Statewide, there were 16,773 freshmen in 2006 and 14,984 freshman in 2010 — a drop of 1,789 students in public schools. This figure includes state charter schools but doesn't include private and/or religious schools. Over all that represents a 10.66 percent drop in public school students.
Belmont High School had 128 students in freshman class of 2010 and 100 in freshman class of 2010 or graduating class of 2014. This represented a decrease of 23 percent. The Belmont freshman class includes students from Canterbury.
Gilford High School had a freshman class in 2006 of 155 students. In 2010, the freshman class was 130 students or a drop of 25 students or 16.12 percent. The Gilford freshman class includes students from Gilmanton.
In 2010, Newfound Regional had a 116 students in the 2006 freshman class. In 2010 there were 101 students in the freshman class or a 12 percent decline in student enrollment.
Winnisquam had 146 students in the 2006 freshman class cohort while the number of students in the 2010 freshman class decreased to 118 in 2014 or dropped 19 percent.
At Inter-Lakes High School, the 2006 freshman class had 108, an amount that dropped to 93 in the 2010 freshman class. This represents a decrease of 13.8 percent.
The 2010 class in Franklin was 129 students while the number of students in the class of 2014 was 107, reflecting a drop of 17 percent. Beginning next year, students from Hill will be attending the Newfound Regional School District and not Franklin, although juniors and seniors will be allowed to complete their diploma programs at Franklin.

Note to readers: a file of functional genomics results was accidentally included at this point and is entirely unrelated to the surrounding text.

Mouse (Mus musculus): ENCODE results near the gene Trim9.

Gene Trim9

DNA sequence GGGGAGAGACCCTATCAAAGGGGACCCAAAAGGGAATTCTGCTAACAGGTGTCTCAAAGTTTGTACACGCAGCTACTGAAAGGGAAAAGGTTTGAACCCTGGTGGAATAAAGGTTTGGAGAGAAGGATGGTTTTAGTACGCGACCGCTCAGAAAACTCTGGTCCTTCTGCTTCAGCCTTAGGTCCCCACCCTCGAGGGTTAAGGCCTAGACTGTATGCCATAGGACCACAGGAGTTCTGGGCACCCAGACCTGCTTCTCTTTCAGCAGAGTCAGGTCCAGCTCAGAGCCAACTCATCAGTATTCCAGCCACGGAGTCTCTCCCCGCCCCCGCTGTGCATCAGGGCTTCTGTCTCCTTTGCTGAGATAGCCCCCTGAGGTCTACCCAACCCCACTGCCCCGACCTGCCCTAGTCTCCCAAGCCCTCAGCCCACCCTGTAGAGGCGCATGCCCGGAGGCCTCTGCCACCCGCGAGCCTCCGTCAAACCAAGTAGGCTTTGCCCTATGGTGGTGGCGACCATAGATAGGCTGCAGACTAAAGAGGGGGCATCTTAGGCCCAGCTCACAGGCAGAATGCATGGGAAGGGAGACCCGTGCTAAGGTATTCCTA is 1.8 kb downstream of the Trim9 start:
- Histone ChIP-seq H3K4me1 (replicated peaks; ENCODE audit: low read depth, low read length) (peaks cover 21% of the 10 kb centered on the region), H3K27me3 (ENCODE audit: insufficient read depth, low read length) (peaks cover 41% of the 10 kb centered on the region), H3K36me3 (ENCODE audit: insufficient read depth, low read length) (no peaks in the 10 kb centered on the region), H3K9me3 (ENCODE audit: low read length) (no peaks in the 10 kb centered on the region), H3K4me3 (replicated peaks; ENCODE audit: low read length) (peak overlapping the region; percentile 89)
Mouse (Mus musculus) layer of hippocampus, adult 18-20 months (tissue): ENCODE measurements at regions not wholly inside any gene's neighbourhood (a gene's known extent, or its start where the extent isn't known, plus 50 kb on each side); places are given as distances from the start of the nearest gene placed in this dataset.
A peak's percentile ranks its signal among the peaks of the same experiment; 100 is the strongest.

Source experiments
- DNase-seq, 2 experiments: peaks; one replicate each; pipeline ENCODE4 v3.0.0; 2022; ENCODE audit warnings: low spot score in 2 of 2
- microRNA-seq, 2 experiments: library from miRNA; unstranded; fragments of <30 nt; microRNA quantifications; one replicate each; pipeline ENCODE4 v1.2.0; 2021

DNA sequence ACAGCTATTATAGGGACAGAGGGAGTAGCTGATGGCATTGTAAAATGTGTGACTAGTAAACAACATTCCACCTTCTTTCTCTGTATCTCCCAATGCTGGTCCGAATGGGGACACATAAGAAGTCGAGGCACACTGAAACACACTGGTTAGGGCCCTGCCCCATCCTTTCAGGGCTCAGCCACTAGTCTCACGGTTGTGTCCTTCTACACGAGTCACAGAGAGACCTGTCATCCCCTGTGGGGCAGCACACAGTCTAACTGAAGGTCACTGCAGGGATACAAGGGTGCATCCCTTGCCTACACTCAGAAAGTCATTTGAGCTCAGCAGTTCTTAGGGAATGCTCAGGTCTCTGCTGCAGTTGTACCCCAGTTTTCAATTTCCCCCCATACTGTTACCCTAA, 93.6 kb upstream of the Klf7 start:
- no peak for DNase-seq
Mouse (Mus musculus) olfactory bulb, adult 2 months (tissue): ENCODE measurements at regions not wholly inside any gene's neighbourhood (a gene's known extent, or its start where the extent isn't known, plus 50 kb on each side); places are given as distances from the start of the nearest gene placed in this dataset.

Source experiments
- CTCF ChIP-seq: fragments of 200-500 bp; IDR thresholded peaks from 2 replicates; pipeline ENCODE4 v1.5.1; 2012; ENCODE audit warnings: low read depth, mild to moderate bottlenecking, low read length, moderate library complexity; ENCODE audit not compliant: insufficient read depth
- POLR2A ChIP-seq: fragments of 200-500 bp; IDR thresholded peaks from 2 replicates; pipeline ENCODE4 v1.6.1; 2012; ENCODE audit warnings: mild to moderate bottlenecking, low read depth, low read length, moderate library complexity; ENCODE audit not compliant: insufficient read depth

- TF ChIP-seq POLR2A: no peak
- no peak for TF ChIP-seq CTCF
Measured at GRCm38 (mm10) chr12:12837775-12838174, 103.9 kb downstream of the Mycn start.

At Prospect Mountain in Alton, 136 students began in the 2006 freshman class while 142 students started in the 2010 freshman class making the Alton and Barnstead area the only area in the Lakes Region that has actually seen an increase in young people coming into to the area.

South Vista Suites featured in new Steele Hill building

SANBORNTON — Steele Hill Resorts officially opened up its new South lodging building during a ribbon cutting ceremony on May 29. The resort has already filled two of the three floors in the new structure with guests during an exclusive preview prior to the official opening, and company officials predicted, based on customer feedback, the facility will be a popular choice.

Ground was broken on Steele Hill South over Labor Day in 2014, and work continued throughout the winter, and was finished in early spring. The new building is the second in a string of five that are to be built along the southern side of the resort. During the tour of the new facility, resort President Bill Cutillo, thanked Vice President of Operations Rob Robillard for his dedication to the design and coordination of the project, which resulted in a stunning facility with great views of the Belknap Range and Lake Winnisquam.

Cutillo said the three-story building utilizes a floor plan concept, new to the hotel industry, that allows guests to mix and match the amount and type of rooms reserved, based upon need. Each floor contains one main entrance door that opens up into a small atrium with two additional doors that each lead to both a one room suite and a deluxe suite with a full kitchen and living room. The multi-door concept allows guests to book the main door, giving access to both suites on a floor for a larger party, or one of the doors off the atrium, leading to a singe, two bedroom suite. Additionally, smaller parties can rent just a portion of a two bedroom suite —  a deluxe room and bath only, or a suite with bedroom and adjoining kitchen and living room.